畫龍點睛 Hua long dian jing – Paint the Dragon, dot the eyes.

 畫龍點睛 Hua long dian jing – Paint the Dragon, dot the eyes.

This saying is literally translated as ‘Paint The Dragon Dot the eyes’.

Logical translation would be ‘Adding final touch’.

The legend behind this idiom tells a story of a young boy who had a talent of drawing dragons. His dragons would come alive once he would finish drawing the eyes by painting black dots for the pupils.

The boy has been invited to a village to show his talent to the people.

Many citizens have gathered to see the talented child’s painting, yet one of them mentioned that the dragons did not have eyes. To which boy replied: “If I draw the eyes, the dragons will come alive”. Nobody believed the boy, so he proceeded to draw dragon’s eyes, adding final touch to his painting. And, of course, the paintings did come alive.

This website provides an interactive book with this story:  http://www.starfall.com/n/chinese-fables/draw-dragon/play.htm?f

The idiom is used to describe that small finishing touch often added to the things to make it perfect.

Here is the video about the idiom:

Usage example:

这个领带还真起到了畫龍點睛的作用. (I wrote down the example from the video).

Literal translation: This tie is drawing dragon, dotting the eyes!

Logical translation: This tie is surely putting a finishing touch.

 

Similar English Expression: Put a finishing touch.

Putting a finishing touch means making final changes to something that has already been finished to improve it further.

 

References: 

“Draw Dragon Dot Eyes”. The story and the idiom have been retrieved from http://www.starfall.com/n/chinese-fables/draw-dragon/play.htm?f on April 20,2014.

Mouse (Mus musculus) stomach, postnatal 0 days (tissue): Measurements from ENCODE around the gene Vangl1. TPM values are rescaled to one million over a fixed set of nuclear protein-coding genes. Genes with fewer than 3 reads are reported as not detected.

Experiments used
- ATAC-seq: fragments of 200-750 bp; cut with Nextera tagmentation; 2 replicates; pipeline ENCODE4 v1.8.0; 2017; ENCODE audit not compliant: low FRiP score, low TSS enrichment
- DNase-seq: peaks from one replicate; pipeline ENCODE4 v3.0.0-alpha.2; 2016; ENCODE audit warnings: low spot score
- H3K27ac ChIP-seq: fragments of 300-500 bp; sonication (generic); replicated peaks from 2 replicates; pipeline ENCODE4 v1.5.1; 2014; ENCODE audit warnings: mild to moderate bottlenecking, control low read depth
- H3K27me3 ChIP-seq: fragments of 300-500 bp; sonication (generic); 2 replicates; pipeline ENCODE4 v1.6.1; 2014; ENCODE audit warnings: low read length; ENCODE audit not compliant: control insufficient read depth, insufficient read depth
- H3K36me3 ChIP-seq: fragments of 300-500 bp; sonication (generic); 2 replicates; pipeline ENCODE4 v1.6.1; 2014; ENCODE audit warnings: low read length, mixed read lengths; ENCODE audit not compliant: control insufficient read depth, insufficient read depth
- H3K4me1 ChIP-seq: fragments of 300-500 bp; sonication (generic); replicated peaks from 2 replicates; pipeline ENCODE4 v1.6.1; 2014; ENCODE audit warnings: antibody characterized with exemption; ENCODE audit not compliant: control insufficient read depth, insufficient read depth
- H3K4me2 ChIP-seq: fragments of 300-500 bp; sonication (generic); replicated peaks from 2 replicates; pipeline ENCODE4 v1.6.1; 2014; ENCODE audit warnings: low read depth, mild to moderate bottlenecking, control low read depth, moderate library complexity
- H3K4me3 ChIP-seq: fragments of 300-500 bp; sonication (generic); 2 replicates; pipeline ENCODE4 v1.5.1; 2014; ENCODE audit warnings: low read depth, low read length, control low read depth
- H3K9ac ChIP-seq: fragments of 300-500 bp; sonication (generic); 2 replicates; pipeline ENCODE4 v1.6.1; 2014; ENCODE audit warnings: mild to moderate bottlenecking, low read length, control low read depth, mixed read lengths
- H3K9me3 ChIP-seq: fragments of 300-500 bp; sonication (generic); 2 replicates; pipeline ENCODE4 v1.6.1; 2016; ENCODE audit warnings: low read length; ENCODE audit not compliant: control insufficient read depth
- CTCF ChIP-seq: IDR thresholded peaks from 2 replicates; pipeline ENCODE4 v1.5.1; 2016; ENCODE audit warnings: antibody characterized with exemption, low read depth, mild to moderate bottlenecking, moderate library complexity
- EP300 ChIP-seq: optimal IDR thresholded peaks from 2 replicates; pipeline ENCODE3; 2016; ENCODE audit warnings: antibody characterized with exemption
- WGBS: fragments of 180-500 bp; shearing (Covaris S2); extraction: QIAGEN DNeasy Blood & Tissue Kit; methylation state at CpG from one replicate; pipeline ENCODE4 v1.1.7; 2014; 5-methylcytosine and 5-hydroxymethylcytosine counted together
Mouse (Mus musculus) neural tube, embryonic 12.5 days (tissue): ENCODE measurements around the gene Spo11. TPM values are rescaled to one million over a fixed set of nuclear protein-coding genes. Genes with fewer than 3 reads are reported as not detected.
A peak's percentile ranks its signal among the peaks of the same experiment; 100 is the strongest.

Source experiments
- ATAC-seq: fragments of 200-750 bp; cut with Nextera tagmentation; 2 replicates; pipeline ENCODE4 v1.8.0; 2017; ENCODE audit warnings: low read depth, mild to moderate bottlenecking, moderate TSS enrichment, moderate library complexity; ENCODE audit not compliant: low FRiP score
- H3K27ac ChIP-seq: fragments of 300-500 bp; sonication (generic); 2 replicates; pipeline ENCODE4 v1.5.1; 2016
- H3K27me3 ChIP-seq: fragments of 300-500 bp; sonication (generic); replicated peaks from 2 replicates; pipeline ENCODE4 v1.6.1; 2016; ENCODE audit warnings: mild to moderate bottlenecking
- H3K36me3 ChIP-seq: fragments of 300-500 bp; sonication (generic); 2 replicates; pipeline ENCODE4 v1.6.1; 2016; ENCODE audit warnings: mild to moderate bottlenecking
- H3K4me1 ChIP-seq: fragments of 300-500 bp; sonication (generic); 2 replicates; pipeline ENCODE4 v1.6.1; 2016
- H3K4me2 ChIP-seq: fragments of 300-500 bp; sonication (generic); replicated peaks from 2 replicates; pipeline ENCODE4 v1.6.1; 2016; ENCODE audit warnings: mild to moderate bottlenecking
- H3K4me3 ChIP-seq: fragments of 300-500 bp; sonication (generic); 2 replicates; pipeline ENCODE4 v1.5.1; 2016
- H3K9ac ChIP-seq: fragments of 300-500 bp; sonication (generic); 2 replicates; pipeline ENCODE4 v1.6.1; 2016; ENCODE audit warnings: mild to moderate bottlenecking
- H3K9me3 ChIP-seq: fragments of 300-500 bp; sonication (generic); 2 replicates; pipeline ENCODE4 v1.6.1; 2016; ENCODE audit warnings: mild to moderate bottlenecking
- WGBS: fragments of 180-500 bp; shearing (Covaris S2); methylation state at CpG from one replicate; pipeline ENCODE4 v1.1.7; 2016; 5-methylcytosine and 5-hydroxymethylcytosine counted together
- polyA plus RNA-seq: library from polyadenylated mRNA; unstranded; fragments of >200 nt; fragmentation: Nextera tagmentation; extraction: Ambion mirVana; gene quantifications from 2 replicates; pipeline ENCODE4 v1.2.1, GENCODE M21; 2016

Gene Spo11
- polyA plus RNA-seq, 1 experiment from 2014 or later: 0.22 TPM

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2 thoughts on “畫龍點睛 Hua long dian jing – Paint the Dragon, dot the eyes.

  1. Wow! What a cool story behind the origin of this saying. I have always admired Chinese culture for its mythic background and proverbs. I have never heard this saying before but it makes such complete sense and even quite a beautiful reference for those moments when you just need to add the final touches. I really liked how you explained the story as well, the video was informative and I love how the saying has been used in a literal sense in today’s times in a ritualistic way for good luck! I can’t wait til my Dragon comes to life at the end of IReflect, still getting the colours right before I dot the eyes!! Haha 🙂

    • Thank you, Daniel!
      I’m glad you have enjoyed it 🙂 That is the reason behind posting these stories – to get people to learn new stuff in entertaining way! The videos have been extremely helpful, I must admit!If you follow the link to Youtube, there are some more videos on different expressions – I like how they did it in a small dialog format. I am following your campaign and cannot wait to see your dragon come alive at the end of the semester!:)

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